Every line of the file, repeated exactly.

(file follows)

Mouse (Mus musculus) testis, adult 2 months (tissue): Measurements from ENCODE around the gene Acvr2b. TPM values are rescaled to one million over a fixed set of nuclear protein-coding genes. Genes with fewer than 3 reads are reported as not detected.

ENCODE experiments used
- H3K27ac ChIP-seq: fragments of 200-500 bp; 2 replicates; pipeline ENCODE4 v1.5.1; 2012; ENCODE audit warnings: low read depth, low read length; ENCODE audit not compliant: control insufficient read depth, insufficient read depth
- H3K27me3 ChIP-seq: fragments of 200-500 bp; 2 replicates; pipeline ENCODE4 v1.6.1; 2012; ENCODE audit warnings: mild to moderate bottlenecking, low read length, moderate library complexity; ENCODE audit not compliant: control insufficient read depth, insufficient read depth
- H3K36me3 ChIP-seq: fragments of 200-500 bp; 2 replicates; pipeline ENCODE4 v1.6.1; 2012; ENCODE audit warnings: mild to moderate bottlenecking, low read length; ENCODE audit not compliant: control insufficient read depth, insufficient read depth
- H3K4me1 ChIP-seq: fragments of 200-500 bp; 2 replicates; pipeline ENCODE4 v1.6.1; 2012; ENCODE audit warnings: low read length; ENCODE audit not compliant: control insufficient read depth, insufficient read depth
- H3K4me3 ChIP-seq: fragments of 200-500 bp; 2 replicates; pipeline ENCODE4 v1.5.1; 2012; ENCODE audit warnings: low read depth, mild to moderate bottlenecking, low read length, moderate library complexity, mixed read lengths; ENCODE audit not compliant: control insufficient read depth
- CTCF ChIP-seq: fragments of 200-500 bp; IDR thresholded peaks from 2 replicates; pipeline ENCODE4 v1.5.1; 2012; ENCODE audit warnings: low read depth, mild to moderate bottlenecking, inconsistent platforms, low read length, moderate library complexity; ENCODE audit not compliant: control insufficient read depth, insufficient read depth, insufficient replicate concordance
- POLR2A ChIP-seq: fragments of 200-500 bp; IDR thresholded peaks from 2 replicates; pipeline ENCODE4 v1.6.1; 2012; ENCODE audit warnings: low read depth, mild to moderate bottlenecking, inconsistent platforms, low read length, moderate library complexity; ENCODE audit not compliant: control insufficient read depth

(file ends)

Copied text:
Mouse (Mus musculus) testis, adult 2 months (tissue): Measurements from ENCODE around the gene Acvr2b. TPM values are rescaled to one million over a fixed set of nuclear protein-coding genes. Genes with fewer than 3 reads are reported as not detected.

ENCODE experiments used
- H3K27ac ChIP-seq: fragments of 200-500 bp; 2 replicates; pipeline ENCODE4 v1.5.1; 2012; ENCODE audit warnings: low read depth, low read length; ENCODE audit not compliant: control insufficient read depth, insufficient read depth
- H3K27me3 ChIP-seq: fragments of 200-500 bp; 2 replicates; pipeline ENCODE4 v1.6.1; 2012; ENCODE audit warnings: mild to moderate bottlenecking, low read length, moderate library complexity; ENCODE audit not compliant: control insufficient read depth, insufficient read depth
- H3K36me3 ChIP-seq: fragments of 200-500 bp; 2 replicates; pipeline ENCODE4 v1.6.1; 2012; ENCODE audit warnings: mild to moderate bottlenecking, low read length; ENCODE audit not compliant: control insufficient read depth, insufficient read depth
- H3K4me1 ChIP-seq: fragments of 200-500 bp; 2 replicates; pipeline ENCODE4 v1.6.1; 2012; ENCODE audit warnings: low read length; ENCODE audit not compliant: control insufficient read depth, insufficient read depth
- H3K4me3 ChIP-seq: fragments of 200-500 bp; 2 replicates; pipeline ENCODE4 v1.5.1; 2012; ENCODE audit warnings: low read depth, mild to moderate bottlenecking, low read length, moderate library complexity, mixed read lengths; ENCODE audit not compliant: control insufficient read depth
- CTCF ChIP-seq: fragments of 200-500 bp; IDR thresholded peaks from 2 replicates; pipeline ENCODE4 v1.5.1; 2012; ENCODE audit warnings: low read depth, mild to moderate bottlenecking, inconsistent platforms, low read length, moderate library complexity; ENCODE audit not compliant: control insufficient read depth, insufficient read depth, insufficient replicate concordance
- POLR2A ChIP-seq: fragments of 200-500 bp; IDR thresholded peaks from 2 replicates; pipeline ENCODE4 v1.6.1; 2012; ENCODE audit warnings: low read depth, mild to moderate bottlenecking, inconsistent platforms, low read length, moderate library complexity; ENCODE audit not compliant: control insufficient read depth